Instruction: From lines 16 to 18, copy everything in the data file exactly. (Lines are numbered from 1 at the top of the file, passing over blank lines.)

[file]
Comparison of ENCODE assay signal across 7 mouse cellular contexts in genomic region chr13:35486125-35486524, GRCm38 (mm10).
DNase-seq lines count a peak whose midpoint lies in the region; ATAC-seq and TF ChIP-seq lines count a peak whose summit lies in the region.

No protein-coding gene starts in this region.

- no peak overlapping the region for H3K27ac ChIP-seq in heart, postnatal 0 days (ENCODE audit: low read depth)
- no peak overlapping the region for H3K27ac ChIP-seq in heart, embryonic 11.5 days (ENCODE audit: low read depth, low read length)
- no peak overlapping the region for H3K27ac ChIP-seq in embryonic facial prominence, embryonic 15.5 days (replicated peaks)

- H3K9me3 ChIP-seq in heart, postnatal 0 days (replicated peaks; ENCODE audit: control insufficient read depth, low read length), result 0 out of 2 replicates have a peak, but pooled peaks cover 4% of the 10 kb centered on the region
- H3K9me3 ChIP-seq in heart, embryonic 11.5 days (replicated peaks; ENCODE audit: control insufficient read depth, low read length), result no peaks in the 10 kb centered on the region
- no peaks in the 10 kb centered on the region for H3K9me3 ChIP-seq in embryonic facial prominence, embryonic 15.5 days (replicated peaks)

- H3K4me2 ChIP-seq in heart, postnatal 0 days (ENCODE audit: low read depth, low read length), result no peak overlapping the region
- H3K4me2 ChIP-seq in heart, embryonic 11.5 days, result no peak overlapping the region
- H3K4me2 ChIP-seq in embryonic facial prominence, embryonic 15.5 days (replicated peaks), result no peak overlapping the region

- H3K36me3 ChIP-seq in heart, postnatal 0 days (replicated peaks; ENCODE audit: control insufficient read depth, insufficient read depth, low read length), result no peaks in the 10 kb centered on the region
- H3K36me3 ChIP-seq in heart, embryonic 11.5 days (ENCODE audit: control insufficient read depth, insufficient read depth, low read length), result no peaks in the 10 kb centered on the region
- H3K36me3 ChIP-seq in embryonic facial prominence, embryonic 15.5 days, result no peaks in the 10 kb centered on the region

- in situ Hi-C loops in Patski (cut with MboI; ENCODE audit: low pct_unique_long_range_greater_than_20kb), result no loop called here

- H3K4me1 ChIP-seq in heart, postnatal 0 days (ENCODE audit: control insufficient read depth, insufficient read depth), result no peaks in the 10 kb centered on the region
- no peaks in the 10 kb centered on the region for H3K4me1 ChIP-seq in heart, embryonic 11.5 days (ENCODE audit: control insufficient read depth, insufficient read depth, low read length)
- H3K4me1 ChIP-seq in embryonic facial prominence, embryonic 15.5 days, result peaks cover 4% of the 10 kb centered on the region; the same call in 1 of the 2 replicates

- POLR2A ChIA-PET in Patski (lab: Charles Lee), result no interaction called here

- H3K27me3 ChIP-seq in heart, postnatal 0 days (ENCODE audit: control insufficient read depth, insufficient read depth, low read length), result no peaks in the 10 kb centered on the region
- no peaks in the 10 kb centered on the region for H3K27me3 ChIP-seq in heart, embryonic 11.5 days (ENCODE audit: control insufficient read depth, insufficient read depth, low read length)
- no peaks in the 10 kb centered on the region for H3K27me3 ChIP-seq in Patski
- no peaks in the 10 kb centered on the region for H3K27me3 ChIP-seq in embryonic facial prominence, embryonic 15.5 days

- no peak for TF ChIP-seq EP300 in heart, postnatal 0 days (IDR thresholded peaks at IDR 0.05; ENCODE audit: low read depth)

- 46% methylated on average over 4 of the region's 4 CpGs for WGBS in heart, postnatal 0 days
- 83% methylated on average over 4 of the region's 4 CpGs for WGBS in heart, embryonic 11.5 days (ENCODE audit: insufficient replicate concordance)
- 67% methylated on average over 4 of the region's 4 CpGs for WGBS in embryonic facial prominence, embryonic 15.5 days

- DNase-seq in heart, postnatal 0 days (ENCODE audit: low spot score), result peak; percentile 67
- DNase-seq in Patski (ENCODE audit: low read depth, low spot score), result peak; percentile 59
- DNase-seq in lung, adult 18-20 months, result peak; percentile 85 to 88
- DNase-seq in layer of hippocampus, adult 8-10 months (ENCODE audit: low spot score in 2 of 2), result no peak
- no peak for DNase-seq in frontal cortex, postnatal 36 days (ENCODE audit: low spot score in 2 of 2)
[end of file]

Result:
- in situ Hi-C loops in Patski (cut with MboI; ENCODE audit: low pct_unique_long_range_greater_than_20kb), result no loop called here

- H3K4me1 ChIP-seq in heart, postnatal 0 days (ENCODE audit: control insufficient read depth, insufficient read depth), result no peaks in the 10 kb centered on the region
- no peaks in the 10 kb centered on the region for H3K4me1 ChIP-seq in heart, embryonic 11.5 days (ENCODE audit: control insufficient read depth, insufficient read depth, low read length)